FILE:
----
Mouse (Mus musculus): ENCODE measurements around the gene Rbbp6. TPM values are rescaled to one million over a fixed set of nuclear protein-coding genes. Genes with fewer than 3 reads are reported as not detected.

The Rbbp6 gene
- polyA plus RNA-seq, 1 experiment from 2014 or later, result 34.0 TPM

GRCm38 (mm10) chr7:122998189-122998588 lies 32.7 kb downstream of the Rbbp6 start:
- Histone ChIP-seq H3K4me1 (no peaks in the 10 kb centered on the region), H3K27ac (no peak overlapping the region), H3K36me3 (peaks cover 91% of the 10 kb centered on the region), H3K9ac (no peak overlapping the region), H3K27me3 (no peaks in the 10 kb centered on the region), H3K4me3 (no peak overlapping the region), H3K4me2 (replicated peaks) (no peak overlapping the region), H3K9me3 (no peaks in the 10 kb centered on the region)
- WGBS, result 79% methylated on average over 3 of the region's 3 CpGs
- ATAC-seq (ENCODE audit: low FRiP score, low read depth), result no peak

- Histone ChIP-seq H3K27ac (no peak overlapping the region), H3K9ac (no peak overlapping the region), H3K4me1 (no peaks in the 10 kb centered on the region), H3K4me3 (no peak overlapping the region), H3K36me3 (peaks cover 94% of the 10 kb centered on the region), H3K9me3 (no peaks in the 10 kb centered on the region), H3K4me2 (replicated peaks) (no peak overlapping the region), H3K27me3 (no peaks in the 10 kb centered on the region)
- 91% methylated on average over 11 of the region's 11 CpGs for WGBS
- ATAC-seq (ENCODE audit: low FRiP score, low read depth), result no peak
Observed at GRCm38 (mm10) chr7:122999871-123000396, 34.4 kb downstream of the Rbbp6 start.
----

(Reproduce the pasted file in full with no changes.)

Mouse (Mus musculus): ENCODE measurements around the gene Rbbp6. TPM values are rescaled to one million over a fixed set of nuclear protein-coding genes. Genes with fewer than 3 reads are reported as not detected.

The Rbbp6 gene
- polyA plus RNA-seq, 1 experiment from 2014 or later, result 34.0 TPM

GRCm38 (mm10) chr7:122998189-122998588 lies 32.7 kb downstream of the Rbbp6 start:
- Histone ChIP-seq H3K4me1 (no peaks in the 10 kb centered on the region), H3K27ac (no peak overlapping the region), H3K36me3 (peaks cover 91% of the 10 kb centered on the region), H3K9ac (no peak overlapping the region), H3K27me3 (no peaks in the 10 kb centered on the region), H3K4me3 (no peak overlapping the region), H3K4me2 (replicated peaks) (no peak overlapping the region), H3K9me3 (no peaks in the 10 kb centered on the region)
- WGBS, result 79% methylated on average over 3 of the region's 3 CpGs
- ATAC-seq (ENCODE audit: low FRiP score, low read depth), result no peak

- Histone ChIP-seq H3K27ac (no peak overlapping the region), H3K9ac (no peak overlapping the region), H3K4me1 (no peaks in the 10 kb centered on the region), H3K4me3 (no peak overlapping the region), H3K36me3 (peaks cover 94% of the 10 kb centered on the region), H3K9me3 (no peaks in the 10 kb centered on the region), H3K4me2 (replicated peaks) (no peak overlapping the region), H3K27me3 (no peaks in the 10 kb centered on the region)
- 91% methylated on average over 11 of the region's 11 CpGs for WGBS
- ATAC-seq (ENCODE audit: low FRiP score, low read depth), result no peak
Observed at GRCm38 (mm10) chr7:122999871-123000396, 34.4 kb downstream of the Rbbp6 start.